An insurer seeking to escape liability solely upon a policy exclusion as 2(b), supra, has the burden of proving and establishing facts making it applicable. Exclusionary clauses in insurance contracts are to be strictly construed. If they are ambiguous, courts must adopt a construction favorable to the insured. Provisions and terms of policies must be seen as a whole and conclusions arrived at should afford the contract a reasonable interpretation consistent with the apparent object and intent of the parties thereto. Policies must be given a reasonable construction in accordance with their terms and interpreted so as to afford coverage when reasonably possible to do so rather than to defeat coverage. Provisions in policies which prove to be ambiguous cannot be successfully employed as policy defenses. Courts frown on forfeitures, especially where they are the result of technical provisions written into the policy by the insurer. Forfeitures should never be permitted unless the right is clearly and *447 certainly established. Allison v. National Insurance Underwriters, 487 S.W.2d 257, 262[1-5] (Mo.App.1972), 92 A.L.R.3d 1255. Moreover, the printed policy exclusion, i.e., exclusion 2(b), supra, and the typewritten-added endorsement, i.e., Item 5 of the declarations, supra, must be read together when there is a question as to their meaning and must be construed together unless they are irreconcilable. If the typewritten endorsement conflicts with the general provisions of the policy, the endorsement will prevail and the policy remains effective as altered by the endorsement. Abco Tank & Mfg. Co. v. Fed. Ins. Co., 550 S.W.2d 193, 198[2, 3] (Mo. banc 1977).

In support of its claim the policy here was inapplicable to the casualty in question, plaintiff relies principally upon Macalco, Inc. v. Gulf Ins. Co., supra, 550 S.W.2d 883. However, we perceive little or no resemblance between the policy provisions and conditions involved in Macalco and those present in the instant matter. In Macalco the plane involved in the fatal accident was carrying two passengers and was piloted by a person holding only a student pilot's certificate. The Macalco policy excluded coverage when the plane was operated by a student pilot unless the flight was "with the specific advance approval of and under the supervision and control of" an FAA certified commercial instructor pilot. No such approval was had for the flight and neither passenger was an FAA certified commercial instructor pilot. Also, in Macalco coverage was applicable only when the aircraft was being operated by a pilot holding the proper certificate and rating required by FAA "for the flight involved" and the student pilot held no such certification and rating. The germane FAA regulation applicable in Macalco prohibited a student pilot from acting as "pilot in command", i.e., the "pilot responsible for the operation and safety of an aircraft during flight ...." Contrary to the situation in Macalco, in the case before us Mrs. Harris, the pilot, was properly FAA certified, qualified and rated as a commercial pilot for the flight involved as specified in the policy's exclusions and additionally possessed the number and kinds of flying hours specified in the policy's declarations.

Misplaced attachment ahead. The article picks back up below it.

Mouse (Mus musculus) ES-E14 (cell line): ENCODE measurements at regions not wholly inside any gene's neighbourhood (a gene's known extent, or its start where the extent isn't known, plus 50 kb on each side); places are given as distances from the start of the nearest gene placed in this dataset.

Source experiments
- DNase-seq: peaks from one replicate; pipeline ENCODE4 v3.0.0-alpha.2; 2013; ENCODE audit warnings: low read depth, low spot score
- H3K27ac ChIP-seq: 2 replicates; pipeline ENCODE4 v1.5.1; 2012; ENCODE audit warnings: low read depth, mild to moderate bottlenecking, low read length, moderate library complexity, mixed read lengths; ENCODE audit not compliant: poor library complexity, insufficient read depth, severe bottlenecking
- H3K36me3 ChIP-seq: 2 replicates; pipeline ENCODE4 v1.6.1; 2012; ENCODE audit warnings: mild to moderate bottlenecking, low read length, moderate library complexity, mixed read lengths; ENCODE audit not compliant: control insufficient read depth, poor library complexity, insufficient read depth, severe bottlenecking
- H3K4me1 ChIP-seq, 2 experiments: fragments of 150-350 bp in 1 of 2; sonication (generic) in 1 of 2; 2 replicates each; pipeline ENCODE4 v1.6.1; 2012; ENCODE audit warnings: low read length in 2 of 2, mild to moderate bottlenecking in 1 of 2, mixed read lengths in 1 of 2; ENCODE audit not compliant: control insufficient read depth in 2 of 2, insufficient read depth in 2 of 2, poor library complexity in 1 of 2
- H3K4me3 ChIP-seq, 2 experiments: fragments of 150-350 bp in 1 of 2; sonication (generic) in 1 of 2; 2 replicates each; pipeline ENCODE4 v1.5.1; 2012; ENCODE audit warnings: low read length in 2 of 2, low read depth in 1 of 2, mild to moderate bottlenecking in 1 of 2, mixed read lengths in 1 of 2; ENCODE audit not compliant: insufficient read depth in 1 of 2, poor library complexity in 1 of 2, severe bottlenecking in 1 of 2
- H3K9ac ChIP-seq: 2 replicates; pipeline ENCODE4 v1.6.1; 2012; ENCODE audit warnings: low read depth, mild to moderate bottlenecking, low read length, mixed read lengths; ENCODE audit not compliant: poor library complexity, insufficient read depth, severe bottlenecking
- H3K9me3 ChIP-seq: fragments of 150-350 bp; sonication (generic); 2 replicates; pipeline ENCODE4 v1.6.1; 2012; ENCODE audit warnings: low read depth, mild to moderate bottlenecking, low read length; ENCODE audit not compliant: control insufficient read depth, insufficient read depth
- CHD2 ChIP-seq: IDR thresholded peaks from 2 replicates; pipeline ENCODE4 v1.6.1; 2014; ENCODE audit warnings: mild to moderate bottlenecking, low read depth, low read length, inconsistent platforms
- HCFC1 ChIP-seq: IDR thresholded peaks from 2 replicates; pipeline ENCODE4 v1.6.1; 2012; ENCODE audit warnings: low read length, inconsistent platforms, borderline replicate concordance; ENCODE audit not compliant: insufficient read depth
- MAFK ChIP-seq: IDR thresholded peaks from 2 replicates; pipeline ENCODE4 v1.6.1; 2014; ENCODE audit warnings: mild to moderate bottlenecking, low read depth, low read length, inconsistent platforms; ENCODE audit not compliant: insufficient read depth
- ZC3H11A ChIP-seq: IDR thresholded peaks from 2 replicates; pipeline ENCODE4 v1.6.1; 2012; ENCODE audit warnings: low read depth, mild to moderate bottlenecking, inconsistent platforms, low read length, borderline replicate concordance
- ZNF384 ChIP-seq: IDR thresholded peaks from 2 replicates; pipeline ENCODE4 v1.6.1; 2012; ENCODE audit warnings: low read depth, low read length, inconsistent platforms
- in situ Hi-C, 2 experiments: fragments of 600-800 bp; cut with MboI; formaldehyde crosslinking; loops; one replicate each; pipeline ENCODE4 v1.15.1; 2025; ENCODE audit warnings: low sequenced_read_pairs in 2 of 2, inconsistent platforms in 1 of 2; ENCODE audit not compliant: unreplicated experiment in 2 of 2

The evidence and stipulations in the instant case demonstrated that at the time of the casualty the pilot, Mrs. Harris, met all of the specifications and requirements enumerated in Item 5 of the Declarations and 2(b) of the Exclusions in plaintiff's policy. Our attention has not been directed to, nor have we found, any policy provision which undertakes to exclude or suspend coverage for noncompliance with an FAA regulation which does not nullify earned pilot experience credits or invalidate the type and kind of commercial pilot certification required by the insurance agreement. Section 135.293 of the FAA regulations, upon which plaintiff relies, does not state that failure to take the specified check ride, which Mrs. Harris had requested but had not received, would revoke or suspend her commercial pilot's license or serve to eradicate experience credits previously earned. Nevertheless, it is the policy itself, not the FAA regulations, that sets the perimeters of insurance coverage. Nothing in plaintiff's policy serves to create as exclusions or exceptions to coverage the violation of every proscription contained in the FAA regulations. Ranger Insurance Company v. Culberson, 454 F.2d 857, 864 (5th Cir. 1971). If the policy be augmented as plaintiff wants, the insuring agreement, in effect, becomes illusory as few accidents occur save some violation of the detailed regulations promulgated by FAA. Roach v. Churchman, 431 F.2d 849, 853 (8th Cir. 1970). Exclusionary clauses, such as Exclusion 2(b), are to be construed strongly against the insuror and in favor of the insured. The insuror must express its intention within such clauses by unambiguous and clear terms. Citizens Ins. Co. of N. J. v. Kansas City, Etc., 611 S.W.2d 302, 307[5] (Mo.App. 1980).

Predicated upon the authorities, principles and factual considerations heretofore noted, we conclude the trial court did not err in declaring the policy to be in full force and effect at the time of the accident and, therefore, affirm the judgment nisi.

GREENE, P. J., and FLANIGAN, J., concur.